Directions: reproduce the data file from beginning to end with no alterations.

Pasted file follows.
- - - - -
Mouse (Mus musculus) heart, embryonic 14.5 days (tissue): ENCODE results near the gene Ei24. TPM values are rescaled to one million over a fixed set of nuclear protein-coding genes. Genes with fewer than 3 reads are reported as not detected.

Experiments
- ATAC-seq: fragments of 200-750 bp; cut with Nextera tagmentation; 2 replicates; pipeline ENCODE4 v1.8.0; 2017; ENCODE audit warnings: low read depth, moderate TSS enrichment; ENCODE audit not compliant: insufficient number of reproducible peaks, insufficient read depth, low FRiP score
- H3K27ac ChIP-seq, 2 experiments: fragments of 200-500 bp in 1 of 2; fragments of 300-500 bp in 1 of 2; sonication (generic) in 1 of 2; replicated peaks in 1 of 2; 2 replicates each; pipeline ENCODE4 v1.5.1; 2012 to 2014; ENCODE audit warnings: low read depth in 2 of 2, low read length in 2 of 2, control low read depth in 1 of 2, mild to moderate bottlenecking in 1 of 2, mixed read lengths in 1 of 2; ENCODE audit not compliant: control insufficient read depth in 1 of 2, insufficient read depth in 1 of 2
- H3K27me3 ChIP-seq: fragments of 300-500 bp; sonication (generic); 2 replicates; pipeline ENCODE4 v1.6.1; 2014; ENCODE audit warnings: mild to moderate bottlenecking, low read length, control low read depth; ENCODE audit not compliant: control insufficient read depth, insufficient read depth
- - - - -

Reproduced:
Mouse (Mus musculus) heart, embryonic 14.5 days (tissue): ENCODE results near the gene Ei24. TPM values are rescaled to one million over a fixed set of nuclear protein-coding genes. Genes with fewer than 3 reads are reported as not detected.

Experiments
- ATAC-seq: fragments of 200-750 bp; cut with Nextera tagmentation; 2 replicates; pipeline ENCODE4 v1.8.0; 2017; ENCODE audit warnings: low read depth, moderate TSS enrichment; ENCODE audit not compliant: insufficient number of reproducible peaks, insufficient read depth, low FRiP score
- H3K27ac ChIP-seq, 2 experiments: fragments of 200-500 bp in 1 of 2; fragments of 300-500 bp in 1 of 2; sonication (generic) in 1 of 2; replicated peaks in 1 of 2; 2 replicates each; pipeline ENCODE4 v1.5.1; 2012 to 2014; ENCODE audit warnings: low read depth in 2 of 2, low read length in 2 of 2, control low read depth in 1 of 2, mild to moderate bottlenecking in 1 of 2, mixed read lengths in 1 of 2; ENCODE audit not compliant: control insufficient read depth in 1 of 2, insufficient read depth in 1 of 2
- H3K27me3 ChIP-seq: fragments of 300-500 bp; sonication (generic); 2 replicates; pipeline ENCODE4 v1.6.1; 2014; ENCODE audit warnings: mild to moderate bottlenecking, low read length, control low read depth; ENCODE audit not compliant: control insufficient read depth, insufficient read depth